Page last updated at 01:28 GMT, Sunday, 1 March 2009

How to plan a successful jailbreak

Last week two prisoners made a daring escape from a Greek prison by helicopter - their second airborne jailbreak.

Convicted drug trafficker David McMillan, who spent two years plotting his escape from a Bangkok jail in 1996, told the BBC how much planning this kind of operation takes.

I had been planning [my escape] from the moment four policeman came into a travel agency and arrested me in Chinatown, in Bangkok.

A local resident captured part of the Greek escape on video

As soon as I actually got to the prison about a week later I started looking at bars and walls and electric fences and I began looking for the best place to be. I went to building six simply because it had the thinnest bars in the windows...

There were not a lot of prison guards per prisoner. Probably one prison guard to 120 prisoners. So it was really run by the trustees, who had their own little uniforms with epaulettes and aviators' wings and things like that.

The entire essence of [the escape] was secrecy. No-one in there was capable of keeping a secret I would say...

Planning is everything

The first thing to do was to get what you could call a private cell.

Most of the cells would be the size of a family garage and had 25 people in them, often sleeping like sardines packed into a tin, literally.

prison cell

And if they had chains on, which everybody did, there would be the rattling of the chains, lights would be left on all night.

I paid for a light switch which was another little luxury.

It sounds like I was doing a lot of paying, I mean I had an office, a cook and a cleaner and that kind of thing, but it's not an awful lot of money - for 500 a month ($708) a person could live well.

But we have to bear in mind that most of the people in there were abandoned people. People who'd lost hope in a lot of their lives and had very few friends left.

Most people got excited at the prospect [of escape], of course, but quite soon realised, 'hang on a minute, what am I doing here?' They remembered very quickly the five inmates who'd tried and failed.

They'd got as far as the outside wall. They were all put in the punishment cell, which was really a tin box the size of a small coat locker, and dragged out every day in elephant chains and slowly beaten to death.

Four of those five died.

I knew that here were 12,000 people absolutely lost in this world, and sentenced to a life of pretty much misery, and I thought, if nothing else I have to do it

I started at midnight with hacksaw blades that had been sent over in a care parcel, carefully hidden, so I took those out and began working on the bars.

In fact only one bar was cut, and only partially at that. So my Swedish friend, he was built like a Viking, he had to stretch the thing out, as I squeezed through, oiled up, wearing nothing but my underwear and a pair of trainers.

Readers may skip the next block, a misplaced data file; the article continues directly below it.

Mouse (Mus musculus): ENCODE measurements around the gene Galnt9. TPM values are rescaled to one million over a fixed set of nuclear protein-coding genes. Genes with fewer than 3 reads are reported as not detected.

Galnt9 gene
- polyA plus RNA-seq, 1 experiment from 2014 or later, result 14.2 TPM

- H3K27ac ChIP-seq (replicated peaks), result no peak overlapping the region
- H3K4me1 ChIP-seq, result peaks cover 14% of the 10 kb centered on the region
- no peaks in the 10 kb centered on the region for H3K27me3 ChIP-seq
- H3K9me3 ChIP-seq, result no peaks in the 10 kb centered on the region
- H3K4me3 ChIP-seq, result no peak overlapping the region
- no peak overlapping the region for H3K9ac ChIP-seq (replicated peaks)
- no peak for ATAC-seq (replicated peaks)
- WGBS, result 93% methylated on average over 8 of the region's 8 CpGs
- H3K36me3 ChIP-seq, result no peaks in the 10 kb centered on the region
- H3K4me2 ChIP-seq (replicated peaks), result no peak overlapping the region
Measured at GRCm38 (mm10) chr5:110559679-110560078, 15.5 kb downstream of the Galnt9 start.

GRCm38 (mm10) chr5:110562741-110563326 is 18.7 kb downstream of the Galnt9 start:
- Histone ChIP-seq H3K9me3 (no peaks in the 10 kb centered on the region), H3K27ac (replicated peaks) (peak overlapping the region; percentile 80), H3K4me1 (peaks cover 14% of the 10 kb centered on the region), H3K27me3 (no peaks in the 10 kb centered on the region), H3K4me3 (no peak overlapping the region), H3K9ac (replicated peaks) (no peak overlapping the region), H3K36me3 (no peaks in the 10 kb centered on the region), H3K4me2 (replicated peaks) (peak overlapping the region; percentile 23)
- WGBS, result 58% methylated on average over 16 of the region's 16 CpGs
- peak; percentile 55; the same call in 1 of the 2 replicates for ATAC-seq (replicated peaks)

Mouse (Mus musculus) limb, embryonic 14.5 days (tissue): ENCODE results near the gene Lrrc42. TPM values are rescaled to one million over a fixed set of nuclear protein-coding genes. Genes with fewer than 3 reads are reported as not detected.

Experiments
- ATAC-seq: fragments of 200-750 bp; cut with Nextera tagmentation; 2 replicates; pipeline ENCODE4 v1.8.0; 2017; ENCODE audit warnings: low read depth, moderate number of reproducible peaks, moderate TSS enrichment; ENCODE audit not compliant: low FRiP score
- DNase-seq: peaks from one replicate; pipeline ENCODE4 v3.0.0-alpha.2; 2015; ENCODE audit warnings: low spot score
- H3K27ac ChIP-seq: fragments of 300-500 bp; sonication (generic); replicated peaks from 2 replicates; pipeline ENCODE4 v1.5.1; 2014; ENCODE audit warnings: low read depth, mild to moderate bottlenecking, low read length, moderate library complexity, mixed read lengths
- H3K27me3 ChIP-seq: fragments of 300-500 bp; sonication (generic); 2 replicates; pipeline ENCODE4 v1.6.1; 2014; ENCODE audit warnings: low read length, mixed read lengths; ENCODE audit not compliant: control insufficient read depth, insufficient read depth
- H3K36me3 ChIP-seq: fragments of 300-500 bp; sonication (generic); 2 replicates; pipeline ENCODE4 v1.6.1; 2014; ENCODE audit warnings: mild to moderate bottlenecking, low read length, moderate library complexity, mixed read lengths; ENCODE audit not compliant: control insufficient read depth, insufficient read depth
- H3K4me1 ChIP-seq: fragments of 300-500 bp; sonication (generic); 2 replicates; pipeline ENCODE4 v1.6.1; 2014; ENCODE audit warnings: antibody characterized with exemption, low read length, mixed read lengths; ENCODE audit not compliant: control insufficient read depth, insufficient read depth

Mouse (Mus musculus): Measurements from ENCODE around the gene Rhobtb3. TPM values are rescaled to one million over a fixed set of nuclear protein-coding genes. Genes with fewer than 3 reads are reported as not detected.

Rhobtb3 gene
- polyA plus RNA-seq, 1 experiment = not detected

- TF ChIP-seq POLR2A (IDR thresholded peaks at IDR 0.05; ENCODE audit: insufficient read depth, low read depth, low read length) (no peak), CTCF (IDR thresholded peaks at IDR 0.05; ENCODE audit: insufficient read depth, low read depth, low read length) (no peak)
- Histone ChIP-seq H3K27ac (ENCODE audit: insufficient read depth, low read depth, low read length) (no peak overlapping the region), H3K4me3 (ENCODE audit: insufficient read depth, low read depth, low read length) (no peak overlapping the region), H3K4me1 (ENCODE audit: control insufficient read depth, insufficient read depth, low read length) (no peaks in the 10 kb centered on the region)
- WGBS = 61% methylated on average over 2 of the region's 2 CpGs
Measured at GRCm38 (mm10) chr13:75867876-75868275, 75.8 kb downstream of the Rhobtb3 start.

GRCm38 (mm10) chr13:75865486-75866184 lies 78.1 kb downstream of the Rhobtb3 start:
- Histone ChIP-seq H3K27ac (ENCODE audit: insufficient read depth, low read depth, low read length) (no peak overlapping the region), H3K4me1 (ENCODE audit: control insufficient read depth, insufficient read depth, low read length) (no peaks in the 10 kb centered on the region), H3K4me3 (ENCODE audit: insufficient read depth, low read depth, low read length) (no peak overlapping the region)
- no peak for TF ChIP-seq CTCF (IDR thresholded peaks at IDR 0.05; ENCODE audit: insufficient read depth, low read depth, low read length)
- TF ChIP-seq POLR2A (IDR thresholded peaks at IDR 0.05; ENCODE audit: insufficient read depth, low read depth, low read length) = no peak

Final stretch

I just got outside, and then I used a plank to get out and across the yard. It was a bookcase, in fact everything in the room had been built to assist the escape. Furniture turned into step ladders and shower curtains disassembled into long bits of rope.

I had six walls to go over. I assembled a ladder by breaking into a factory, and taking down some long bamboo pole and then I began the arduous haul over a number of these walls.

It was most eerie, I knew where all the guards were, they generally slept at night, but they could wander around, and in fact one did.

I had to hide in the shadows while that was going on. I had a few tricks to deal with that.

I was so exhausted by about 0330-0400 in the morning, that I didn't really feel anything, except wanting to keep going.

And I think that it was only that final thought as I looked around me, I knew that here were 12,000 people absolutely lost in this world, and sentenced to a life of pretty much misery, and I thought, if nothing else I have to do it.

I went across the road and looked back for a few minutes at this huge prison from an angle I'd only seen from that prison van

As I got to the very top wall where the electric fence was, and dawn was creeping up, that soft orange glow was coming through. That meant that I was late. But I was tangibly outside.

[It was] a feeling I guess I haven't had since I was a child when you wake up and you know that there's something good in the world.

And then I more or less slid down the piece of rope I had. Burning my hands, I lost a bit of skin, but I was on the ground, I was outside.

And I went across the road and looked back for a few minutes at this huge prison from an angle I'd only seen from that prison van where a couple of hundred people had been squashed inside wearing the chains and prison uniform, and took a taxi.

David McMillan, author of Escape: The True Story of the Only Westerner Ever to Break Out of Thailand's Bangkok Hilton, was interviewed for the BBC World Service by Audrey Carville. A wanted man in Thailand and Australia, he lives legally in the UK.

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